For my New Year’s Eve reflections today, I want to pick up on and carry forward the words of assurances and encouragement that we heard in the scripture passages in Isaiah and the Gospel of Matthew.
And these assurances and encouragements come not as a result of our actions, of what we do or plan to do, but out of what God does and promises to do.
The Bible – our sacred text – is so clear on that.
At this moment in time, at this threshold between two calendar years, as we reflect on the past year 2015 – in our own personal lives and in the world – and as we wonder what 2016 will bring, often we begin by thinking in terms of what we need to be doing, strategies we need to undertake in the upcoming year in order for the year to be a good, or better one than the previous year…
… going to the gym more often…
… taking up running, or jogging, or walking more …
… eating more balanced meals,
… limiting the sugar and the salt,
… having better portions …
Even in the church and our faith life, we like to focus on making up a list of things we need to be doing –
… taking up new mission projects and ministry strategies and plans and so forth ….
But the scriptures remind us again and again, of what God is doing to make things good and right, regardless of what we may, or may not be doing:
God says, through the prophet Isaiah:
“I am about to do a new thing… I will make a way in the wilderness
… I give water in the wilderness… to give drink to my chosen people,
the people whom I formed for myself ….”
Now, for sure, making plans and taking initiatives, and being busy with good activities – it’s not a bad thing.
But I think, and the scriptures say this, that it is never wise to put our full hope and stock in our own actions and planning alone, anxiously believing “it’s all up to us.”
But rather, to remember that
… God is also part of the equation,
… that God is a factor to consider,
… a Being to reckon with,
… an active, loving Presence to take seriously…
The observation has been made by church leaders in the U.S., that the really interesting and vital ministries emerging in their local congregations, have come about and flourished not because of any creative foresight and intentional and earnest planning and strategizing on their part, but only because of unexpected factors: the right people, conditions, and opportunities that arose completely unexpectedly out of left field.
Unanticipated opportunities for ministry arising out of needs in the community.
Outside of the “five-year-mission plan.”
So that, as the church leader quipped, “Yes, we can go ahead and make our five year plans, but always with a kind of wink of the eye and smirky comment said under our breath: I wonder what will really happen, what God will really do?”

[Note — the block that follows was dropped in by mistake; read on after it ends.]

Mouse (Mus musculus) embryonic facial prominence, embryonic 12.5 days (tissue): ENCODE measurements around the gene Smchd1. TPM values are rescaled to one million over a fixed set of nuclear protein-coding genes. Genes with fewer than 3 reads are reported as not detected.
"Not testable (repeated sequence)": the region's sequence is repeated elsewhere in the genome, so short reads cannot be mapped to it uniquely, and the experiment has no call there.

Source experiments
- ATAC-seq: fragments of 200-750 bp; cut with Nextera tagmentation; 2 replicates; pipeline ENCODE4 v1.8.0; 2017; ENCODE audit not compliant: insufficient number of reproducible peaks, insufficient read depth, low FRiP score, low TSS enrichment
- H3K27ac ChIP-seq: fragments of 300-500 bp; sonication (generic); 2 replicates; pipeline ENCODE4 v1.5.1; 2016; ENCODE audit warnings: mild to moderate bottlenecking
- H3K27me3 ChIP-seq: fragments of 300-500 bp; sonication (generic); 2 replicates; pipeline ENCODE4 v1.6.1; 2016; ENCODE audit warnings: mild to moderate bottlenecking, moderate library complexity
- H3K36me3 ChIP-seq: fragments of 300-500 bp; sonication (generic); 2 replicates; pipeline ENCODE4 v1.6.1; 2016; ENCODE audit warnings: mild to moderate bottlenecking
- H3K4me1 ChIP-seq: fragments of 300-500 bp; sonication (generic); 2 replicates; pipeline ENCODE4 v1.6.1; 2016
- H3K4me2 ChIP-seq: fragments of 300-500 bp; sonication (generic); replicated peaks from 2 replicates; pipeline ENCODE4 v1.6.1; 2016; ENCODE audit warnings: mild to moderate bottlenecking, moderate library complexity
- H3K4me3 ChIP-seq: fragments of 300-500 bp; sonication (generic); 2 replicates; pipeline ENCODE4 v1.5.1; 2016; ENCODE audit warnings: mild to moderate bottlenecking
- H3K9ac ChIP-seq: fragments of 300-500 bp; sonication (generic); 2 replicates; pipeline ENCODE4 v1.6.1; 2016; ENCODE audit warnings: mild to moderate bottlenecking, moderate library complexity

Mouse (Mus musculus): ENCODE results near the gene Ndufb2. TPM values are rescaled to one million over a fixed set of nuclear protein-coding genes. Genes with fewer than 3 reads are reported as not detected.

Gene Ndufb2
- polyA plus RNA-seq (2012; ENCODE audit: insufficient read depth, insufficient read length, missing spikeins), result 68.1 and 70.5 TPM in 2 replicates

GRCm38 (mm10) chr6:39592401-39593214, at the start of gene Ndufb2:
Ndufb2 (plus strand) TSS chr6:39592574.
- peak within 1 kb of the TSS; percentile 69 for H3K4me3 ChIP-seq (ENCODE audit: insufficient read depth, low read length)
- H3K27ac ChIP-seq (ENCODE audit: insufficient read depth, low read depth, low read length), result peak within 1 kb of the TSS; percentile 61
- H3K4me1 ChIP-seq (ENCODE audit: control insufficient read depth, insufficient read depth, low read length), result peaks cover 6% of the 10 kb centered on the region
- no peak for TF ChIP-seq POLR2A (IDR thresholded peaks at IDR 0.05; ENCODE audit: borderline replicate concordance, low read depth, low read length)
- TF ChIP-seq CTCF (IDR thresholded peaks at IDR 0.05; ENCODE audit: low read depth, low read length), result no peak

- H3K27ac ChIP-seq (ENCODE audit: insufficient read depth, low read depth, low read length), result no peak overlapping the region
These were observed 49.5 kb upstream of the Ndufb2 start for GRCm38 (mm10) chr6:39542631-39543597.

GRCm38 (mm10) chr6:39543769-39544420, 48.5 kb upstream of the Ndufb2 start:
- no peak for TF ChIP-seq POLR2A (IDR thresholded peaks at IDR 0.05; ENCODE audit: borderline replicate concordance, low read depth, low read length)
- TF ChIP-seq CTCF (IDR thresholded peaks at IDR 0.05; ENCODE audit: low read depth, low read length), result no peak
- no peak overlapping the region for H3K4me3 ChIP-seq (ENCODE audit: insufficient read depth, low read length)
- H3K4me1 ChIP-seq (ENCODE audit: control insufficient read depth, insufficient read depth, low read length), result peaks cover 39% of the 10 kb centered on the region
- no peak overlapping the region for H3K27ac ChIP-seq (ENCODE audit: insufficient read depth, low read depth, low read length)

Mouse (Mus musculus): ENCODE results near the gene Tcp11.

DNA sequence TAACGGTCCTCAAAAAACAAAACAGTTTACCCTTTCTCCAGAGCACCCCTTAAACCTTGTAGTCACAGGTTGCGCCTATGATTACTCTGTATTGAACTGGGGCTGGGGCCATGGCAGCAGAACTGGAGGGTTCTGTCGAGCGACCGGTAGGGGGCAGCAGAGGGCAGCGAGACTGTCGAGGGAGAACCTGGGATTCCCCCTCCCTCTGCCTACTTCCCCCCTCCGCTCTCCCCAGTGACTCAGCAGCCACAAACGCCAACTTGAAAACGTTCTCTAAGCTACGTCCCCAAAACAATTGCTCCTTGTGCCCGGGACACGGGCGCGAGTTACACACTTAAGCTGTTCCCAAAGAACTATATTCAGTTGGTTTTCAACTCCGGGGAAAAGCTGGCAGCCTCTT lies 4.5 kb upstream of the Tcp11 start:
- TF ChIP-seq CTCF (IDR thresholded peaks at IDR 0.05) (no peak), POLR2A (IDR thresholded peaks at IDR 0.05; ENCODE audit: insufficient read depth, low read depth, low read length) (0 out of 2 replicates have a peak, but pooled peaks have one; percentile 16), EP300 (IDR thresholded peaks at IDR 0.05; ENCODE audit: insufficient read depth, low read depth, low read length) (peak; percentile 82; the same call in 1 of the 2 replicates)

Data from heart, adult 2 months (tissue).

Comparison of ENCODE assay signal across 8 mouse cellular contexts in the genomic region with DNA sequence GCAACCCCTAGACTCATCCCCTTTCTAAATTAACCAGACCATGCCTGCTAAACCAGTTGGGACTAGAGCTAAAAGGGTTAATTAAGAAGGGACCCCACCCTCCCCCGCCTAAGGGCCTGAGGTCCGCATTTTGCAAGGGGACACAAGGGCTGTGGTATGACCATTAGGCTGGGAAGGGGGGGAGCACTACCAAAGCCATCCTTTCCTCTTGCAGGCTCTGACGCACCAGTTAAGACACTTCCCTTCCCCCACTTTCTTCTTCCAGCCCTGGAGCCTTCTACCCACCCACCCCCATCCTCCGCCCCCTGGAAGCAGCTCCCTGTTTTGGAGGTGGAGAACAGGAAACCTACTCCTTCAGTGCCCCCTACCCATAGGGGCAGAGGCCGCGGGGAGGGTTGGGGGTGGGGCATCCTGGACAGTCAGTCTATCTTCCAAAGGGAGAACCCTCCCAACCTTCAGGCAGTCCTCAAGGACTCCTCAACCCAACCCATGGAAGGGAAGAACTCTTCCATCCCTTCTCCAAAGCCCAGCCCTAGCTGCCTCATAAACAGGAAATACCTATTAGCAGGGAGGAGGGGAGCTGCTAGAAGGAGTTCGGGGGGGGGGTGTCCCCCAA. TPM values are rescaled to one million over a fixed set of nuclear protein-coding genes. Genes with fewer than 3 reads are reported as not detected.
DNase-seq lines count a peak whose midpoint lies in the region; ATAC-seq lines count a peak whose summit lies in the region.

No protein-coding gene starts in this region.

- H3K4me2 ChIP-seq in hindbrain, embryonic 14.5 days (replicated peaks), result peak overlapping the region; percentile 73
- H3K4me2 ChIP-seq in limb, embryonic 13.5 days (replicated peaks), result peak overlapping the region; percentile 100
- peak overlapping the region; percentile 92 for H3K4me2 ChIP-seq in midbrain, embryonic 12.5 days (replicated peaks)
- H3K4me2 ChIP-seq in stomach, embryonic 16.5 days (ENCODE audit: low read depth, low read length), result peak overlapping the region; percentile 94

So for us, in 2016 and beyond, to be open to be surprised, to be open to mystery and adventure.
To have that wild, adventurous relationship with God, who is always full of wonderful surprises!
In the meantime, we cool our jets on that anxious feeling that “it’s all up to us.”
Sometimes, and even more often than not, the best thing we can ever do, is … to not worry… as the Gospel reading admonishes,
… but also to learn how to wait, how to be still, how to listen and wait for God’s nudging to action when it does come.
These winter months can help teach us the art of waiting, being still, resting and listening…
As the snow and ice settle on the ground, freezing any grass and growth beneath it, we often wonder: What actually happens to the grass and seeds and bushes and branches of trees underneath all that snow and ice?
Is it all dead?
Of course we know it isn’t.
All those living organisms in the soil and branches are alive – they’re just dormant, lying still in the ground in the branches.
And while the life beneath the snow and ice lies still and dormant, it is resting, gaining new energy, and in the process of renewal, preparing itself, once again, in the Spring, to blossom and grow and be active once again.
There are times and seasons, to rest and be still, and also to be active and busy.
But we shouldn’t undervalue, or diminish those seasons of quietness, of waiting, of stillness—those times when we wait upon God, ponder God’s activity and presence in the world and in our lives.
As the dawn of a new year looms, as we rush to figure out what we need to be doing to make it a good year, proclaiming resolutions, composing to-do lists, attacking looming projects, charting out strategies and plans,
… let’s listen to winter’s guidance…
… and slow down, and remember God in all of this…
… realizing that we may be running ahead of the unfolding process,
And so we hold the reins on our runaway spirits… and reflect before we stampede into action.
Expert fire builders tell us that the empty space between the logs is necessary for fire to kindle…. To allow the oxygen into the area.
And so with us…
We need to create space in our lives and world, to allow the oxygen of God’s Spirit to flow in between and through our hearts, so that eventually, the spark of the fire of God’s activity and Presence through us, can catch and burn, shining the light of God’s love and goodness for all to know and see.